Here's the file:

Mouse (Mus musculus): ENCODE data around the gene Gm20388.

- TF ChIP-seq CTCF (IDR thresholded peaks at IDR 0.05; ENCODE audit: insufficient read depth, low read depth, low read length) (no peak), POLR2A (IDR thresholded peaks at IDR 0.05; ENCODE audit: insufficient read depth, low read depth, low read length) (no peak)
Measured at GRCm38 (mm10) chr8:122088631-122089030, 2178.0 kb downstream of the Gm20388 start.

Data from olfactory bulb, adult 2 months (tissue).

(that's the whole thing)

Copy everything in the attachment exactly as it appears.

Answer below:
Mouse (Mus musculus): ENCODE data around the gene Gm20388.

- TF ChIP-seq CTCF (IDR thresholded peaks at IDR 0.05; ENCODE audit: insufficient read depth, low read depth, low read length) (no peak), POLR2A (IDR thresholded peaks at IDR 0.05; ENCODE audit: insufficient read depth, low read depth, low read length) (no peak)
Measured at GRCm38 (mm10) chr8:122088631-122089030, 2178.0 kb downstream of the Gm20388 start.

Data from olfactory bulb, adult 2 months (tissue).